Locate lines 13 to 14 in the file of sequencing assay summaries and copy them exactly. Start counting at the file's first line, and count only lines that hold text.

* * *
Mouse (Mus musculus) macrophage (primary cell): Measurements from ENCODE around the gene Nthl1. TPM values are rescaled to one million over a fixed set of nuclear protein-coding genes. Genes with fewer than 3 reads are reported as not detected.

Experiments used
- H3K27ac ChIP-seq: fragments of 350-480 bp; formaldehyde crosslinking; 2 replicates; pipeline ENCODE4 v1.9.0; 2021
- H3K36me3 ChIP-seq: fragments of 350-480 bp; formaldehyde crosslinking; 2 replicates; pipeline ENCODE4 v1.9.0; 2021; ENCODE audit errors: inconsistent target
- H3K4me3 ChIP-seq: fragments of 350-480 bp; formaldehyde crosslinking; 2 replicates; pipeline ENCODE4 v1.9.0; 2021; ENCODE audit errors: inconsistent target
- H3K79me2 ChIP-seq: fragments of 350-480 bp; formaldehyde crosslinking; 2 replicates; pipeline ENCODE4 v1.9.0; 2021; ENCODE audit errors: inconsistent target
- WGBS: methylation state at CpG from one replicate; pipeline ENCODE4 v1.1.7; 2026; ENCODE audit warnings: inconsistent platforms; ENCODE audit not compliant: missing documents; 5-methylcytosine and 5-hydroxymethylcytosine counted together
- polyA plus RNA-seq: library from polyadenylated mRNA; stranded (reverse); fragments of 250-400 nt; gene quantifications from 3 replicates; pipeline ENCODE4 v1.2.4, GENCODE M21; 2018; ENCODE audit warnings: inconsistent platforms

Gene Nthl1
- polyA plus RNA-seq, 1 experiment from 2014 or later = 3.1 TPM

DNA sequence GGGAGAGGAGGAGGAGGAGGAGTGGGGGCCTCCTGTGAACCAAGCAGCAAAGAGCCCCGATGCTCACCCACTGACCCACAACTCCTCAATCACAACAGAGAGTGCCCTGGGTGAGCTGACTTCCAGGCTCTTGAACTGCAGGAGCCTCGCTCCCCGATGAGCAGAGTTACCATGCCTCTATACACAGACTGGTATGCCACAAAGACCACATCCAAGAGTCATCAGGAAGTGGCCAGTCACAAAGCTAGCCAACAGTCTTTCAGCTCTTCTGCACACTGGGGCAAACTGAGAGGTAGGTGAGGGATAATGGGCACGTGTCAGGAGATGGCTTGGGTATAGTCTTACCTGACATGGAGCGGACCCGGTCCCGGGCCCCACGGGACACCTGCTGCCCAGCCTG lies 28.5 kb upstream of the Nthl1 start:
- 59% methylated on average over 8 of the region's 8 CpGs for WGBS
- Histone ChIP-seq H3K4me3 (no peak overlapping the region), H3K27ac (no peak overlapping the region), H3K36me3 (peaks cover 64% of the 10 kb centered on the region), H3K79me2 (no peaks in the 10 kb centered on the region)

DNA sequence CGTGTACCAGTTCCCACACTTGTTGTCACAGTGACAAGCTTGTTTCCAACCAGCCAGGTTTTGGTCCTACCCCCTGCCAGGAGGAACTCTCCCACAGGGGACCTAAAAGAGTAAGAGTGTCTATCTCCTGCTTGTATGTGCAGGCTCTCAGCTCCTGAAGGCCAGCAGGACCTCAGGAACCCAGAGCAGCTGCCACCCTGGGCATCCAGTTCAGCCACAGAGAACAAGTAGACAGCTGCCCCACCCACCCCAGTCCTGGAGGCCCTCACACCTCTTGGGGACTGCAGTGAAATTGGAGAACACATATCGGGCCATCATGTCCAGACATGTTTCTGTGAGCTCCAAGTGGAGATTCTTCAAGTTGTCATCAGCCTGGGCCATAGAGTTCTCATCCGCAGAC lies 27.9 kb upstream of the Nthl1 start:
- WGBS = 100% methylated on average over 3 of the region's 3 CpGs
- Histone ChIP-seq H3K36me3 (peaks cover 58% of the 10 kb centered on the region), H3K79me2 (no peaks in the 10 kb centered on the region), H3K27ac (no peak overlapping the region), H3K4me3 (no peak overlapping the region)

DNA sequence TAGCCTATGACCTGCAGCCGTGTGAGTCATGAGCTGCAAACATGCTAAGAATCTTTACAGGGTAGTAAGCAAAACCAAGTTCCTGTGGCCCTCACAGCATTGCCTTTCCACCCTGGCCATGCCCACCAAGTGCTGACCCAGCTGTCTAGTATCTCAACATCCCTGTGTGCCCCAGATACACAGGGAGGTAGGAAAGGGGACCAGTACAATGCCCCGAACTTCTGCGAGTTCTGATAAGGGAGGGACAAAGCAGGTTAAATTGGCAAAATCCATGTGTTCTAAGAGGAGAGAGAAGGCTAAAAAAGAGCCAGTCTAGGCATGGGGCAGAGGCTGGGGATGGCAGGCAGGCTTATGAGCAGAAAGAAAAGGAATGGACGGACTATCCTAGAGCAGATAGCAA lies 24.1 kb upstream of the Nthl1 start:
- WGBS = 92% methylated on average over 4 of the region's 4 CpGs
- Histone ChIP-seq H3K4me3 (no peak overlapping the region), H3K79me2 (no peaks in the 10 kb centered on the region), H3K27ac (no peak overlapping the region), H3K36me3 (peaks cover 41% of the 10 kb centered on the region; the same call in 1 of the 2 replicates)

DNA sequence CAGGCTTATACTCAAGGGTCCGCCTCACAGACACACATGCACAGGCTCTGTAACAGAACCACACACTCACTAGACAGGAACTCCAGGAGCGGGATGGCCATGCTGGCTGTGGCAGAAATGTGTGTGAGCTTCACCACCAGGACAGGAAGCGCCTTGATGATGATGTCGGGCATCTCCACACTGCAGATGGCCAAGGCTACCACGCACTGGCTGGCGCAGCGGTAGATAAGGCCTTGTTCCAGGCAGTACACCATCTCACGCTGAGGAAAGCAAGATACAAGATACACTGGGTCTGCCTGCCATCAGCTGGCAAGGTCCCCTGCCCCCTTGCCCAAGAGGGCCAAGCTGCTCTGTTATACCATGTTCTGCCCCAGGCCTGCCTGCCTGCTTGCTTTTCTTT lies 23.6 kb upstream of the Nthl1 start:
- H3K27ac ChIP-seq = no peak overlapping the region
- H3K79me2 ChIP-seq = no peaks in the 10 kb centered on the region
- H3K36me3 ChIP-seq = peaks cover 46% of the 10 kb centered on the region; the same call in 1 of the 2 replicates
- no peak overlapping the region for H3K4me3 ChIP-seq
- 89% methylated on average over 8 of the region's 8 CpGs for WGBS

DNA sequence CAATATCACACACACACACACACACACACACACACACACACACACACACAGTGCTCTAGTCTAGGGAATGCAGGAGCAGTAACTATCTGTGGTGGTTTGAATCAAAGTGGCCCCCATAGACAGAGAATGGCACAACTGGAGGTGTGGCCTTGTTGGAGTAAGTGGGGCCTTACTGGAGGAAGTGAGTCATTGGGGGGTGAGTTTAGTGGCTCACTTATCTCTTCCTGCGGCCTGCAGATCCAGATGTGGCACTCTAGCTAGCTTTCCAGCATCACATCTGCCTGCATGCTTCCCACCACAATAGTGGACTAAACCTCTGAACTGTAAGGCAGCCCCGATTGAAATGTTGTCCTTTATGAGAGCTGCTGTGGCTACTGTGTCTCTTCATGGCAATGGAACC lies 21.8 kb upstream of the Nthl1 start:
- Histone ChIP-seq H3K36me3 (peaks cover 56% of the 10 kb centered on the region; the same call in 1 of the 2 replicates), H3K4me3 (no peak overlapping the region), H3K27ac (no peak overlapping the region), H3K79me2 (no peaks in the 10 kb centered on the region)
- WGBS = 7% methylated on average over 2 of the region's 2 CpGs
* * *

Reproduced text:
- Histone ChIP-seq H3K4me3 (no peak overlapping the region), H3K27ac (no peak overlapping the region), H3K36me3 (peaks cover 64% of the 10 kb centered on the region), H3K79me2 (no peaks in the 10 kb centered on the region)

DNA sequence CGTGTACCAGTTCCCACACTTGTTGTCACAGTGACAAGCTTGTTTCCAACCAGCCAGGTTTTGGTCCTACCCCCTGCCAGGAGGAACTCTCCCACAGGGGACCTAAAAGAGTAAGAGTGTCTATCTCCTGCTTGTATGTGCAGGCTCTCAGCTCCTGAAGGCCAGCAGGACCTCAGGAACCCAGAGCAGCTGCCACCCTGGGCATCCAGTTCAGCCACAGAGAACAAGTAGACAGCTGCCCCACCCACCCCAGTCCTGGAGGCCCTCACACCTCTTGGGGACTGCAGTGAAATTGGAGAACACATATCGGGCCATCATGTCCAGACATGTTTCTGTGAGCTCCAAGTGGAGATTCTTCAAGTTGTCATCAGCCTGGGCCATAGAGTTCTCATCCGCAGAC lies 27.9 kb upstream of the Nthl1 start: